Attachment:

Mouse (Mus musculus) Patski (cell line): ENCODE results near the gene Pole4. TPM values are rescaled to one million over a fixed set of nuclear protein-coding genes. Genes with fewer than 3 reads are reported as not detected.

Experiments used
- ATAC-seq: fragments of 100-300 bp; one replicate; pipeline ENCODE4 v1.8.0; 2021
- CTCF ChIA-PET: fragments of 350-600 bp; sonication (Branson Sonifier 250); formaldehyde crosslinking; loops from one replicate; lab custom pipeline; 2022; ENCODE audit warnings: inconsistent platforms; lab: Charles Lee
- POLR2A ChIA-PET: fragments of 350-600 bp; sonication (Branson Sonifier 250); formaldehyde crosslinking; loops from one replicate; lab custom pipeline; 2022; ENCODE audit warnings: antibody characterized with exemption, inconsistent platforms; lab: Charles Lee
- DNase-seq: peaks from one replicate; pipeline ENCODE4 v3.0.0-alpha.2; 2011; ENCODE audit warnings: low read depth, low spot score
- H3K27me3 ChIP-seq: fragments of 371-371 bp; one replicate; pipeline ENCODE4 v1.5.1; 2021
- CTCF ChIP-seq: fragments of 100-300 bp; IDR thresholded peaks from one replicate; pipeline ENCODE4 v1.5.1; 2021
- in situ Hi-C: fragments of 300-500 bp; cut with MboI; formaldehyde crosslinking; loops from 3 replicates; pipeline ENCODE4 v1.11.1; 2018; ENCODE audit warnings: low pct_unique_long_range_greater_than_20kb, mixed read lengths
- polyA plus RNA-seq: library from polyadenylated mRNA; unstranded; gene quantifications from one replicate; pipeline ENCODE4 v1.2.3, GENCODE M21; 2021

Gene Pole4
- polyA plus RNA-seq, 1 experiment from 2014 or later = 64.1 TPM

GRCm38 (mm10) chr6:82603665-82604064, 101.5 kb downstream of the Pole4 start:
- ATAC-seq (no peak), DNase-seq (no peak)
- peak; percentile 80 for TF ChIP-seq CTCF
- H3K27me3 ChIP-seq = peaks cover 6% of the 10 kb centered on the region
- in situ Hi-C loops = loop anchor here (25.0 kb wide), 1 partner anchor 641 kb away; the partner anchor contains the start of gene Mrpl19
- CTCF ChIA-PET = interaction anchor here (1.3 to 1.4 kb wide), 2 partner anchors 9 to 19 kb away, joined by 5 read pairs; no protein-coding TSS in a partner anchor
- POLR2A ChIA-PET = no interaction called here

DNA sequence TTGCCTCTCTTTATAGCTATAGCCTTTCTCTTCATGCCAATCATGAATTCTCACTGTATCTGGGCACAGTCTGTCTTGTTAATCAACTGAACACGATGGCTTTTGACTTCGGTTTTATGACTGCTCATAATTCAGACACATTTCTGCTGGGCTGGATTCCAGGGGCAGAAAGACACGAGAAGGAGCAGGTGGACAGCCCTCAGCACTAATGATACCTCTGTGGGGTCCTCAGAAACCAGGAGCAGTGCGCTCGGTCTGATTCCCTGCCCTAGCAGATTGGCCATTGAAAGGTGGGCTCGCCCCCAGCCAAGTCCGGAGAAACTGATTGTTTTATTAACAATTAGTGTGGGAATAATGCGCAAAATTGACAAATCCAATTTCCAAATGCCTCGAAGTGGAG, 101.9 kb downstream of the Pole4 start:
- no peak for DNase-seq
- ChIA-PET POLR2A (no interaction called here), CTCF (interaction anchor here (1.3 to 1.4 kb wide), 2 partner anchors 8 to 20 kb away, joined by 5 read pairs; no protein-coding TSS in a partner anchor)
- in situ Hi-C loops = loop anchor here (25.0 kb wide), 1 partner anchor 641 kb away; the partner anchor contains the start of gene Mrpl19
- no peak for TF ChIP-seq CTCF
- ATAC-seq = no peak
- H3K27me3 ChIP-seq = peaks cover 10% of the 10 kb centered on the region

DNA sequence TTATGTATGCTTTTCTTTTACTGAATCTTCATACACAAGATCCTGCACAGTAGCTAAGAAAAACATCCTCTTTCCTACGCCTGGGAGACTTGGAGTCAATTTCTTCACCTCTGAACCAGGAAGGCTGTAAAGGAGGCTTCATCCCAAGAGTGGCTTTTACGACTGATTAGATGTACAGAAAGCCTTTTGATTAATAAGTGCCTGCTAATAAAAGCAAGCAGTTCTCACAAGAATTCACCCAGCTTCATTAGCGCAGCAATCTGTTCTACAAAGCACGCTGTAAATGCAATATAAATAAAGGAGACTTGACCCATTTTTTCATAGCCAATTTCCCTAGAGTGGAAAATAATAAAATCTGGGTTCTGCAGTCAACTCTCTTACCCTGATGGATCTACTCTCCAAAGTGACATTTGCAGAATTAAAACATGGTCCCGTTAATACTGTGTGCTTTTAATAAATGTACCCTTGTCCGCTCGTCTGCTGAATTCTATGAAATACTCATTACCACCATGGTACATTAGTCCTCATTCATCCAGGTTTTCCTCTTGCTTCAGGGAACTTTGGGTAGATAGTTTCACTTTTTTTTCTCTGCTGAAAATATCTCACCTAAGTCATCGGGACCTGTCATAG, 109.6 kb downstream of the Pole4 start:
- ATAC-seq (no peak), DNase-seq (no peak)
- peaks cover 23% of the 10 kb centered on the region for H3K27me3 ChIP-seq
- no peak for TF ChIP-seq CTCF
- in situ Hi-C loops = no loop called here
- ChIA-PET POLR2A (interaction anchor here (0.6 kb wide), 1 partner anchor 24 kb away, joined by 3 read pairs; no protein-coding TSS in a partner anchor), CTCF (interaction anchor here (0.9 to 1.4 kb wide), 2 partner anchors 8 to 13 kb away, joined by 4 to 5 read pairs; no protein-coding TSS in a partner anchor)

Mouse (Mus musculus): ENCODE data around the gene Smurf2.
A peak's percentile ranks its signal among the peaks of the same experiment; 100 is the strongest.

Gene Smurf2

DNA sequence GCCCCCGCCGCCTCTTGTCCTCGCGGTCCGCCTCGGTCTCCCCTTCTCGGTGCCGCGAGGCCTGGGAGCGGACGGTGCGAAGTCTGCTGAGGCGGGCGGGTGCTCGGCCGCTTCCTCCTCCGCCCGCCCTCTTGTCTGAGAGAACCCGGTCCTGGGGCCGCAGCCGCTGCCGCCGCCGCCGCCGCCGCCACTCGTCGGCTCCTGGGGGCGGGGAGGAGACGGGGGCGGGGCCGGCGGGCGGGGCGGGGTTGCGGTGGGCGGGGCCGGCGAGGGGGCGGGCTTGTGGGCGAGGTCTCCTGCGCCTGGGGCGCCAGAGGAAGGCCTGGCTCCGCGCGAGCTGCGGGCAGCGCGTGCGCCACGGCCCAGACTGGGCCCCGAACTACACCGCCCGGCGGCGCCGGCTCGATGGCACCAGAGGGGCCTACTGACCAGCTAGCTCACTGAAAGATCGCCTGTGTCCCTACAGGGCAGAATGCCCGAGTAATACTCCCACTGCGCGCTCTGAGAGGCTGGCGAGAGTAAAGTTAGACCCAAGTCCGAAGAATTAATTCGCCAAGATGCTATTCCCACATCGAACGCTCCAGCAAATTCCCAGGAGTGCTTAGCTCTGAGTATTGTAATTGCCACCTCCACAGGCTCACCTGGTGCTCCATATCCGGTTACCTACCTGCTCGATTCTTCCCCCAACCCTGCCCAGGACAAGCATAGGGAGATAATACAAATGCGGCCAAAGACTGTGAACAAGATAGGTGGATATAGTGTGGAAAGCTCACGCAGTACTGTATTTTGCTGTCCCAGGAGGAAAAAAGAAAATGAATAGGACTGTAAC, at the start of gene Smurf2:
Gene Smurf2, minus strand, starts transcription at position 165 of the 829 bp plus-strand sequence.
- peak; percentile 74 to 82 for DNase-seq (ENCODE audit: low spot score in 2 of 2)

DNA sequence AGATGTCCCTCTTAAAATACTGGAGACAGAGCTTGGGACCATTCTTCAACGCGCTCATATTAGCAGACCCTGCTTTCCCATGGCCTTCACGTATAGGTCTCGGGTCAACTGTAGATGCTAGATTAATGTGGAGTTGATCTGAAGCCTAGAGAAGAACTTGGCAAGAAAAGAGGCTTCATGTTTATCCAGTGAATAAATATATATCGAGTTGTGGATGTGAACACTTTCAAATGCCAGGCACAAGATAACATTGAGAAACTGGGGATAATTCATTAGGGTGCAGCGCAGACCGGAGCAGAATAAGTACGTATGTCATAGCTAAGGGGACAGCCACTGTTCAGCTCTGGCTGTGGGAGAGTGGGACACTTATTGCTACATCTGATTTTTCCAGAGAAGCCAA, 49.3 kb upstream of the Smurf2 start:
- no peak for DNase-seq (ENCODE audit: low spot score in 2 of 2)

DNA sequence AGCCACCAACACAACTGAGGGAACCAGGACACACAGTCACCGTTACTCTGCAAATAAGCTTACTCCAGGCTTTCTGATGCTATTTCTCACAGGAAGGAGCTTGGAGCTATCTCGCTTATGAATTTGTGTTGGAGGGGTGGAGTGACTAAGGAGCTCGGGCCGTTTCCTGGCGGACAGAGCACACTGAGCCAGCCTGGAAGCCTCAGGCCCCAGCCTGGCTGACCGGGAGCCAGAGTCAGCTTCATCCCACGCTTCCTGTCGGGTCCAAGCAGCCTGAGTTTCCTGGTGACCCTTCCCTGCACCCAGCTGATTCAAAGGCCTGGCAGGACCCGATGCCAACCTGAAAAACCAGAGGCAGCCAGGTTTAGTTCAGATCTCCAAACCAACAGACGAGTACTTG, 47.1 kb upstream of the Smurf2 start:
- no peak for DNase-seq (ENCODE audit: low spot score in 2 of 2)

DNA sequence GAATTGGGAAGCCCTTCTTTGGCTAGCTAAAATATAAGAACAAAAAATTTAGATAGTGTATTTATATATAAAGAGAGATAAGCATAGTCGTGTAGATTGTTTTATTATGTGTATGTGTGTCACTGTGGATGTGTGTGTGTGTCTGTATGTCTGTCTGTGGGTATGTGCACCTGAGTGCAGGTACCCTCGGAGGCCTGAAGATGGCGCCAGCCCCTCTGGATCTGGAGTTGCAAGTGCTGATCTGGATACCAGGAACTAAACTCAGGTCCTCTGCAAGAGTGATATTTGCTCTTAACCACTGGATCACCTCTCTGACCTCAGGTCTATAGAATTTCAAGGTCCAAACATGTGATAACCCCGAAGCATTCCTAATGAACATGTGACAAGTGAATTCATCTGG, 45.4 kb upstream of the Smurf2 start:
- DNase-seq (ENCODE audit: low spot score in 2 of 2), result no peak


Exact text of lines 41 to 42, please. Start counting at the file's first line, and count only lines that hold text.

DNA sequence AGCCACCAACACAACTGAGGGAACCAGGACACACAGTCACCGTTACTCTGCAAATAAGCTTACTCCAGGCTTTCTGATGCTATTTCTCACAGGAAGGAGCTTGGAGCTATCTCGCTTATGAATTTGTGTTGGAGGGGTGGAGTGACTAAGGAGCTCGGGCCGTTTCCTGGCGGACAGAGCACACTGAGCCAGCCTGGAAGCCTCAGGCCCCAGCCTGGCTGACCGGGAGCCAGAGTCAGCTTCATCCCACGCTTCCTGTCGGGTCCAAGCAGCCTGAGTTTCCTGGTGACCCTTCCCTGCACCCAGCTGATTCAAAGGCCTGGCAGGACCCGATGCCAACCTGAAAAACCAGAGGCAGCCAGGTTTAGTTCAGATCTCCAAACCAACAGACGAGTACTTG, 47.1 kb upstream of the Smurf2 start:
- no peak for DNase-seq (ENCODE audit: low spot score in 2 of 2)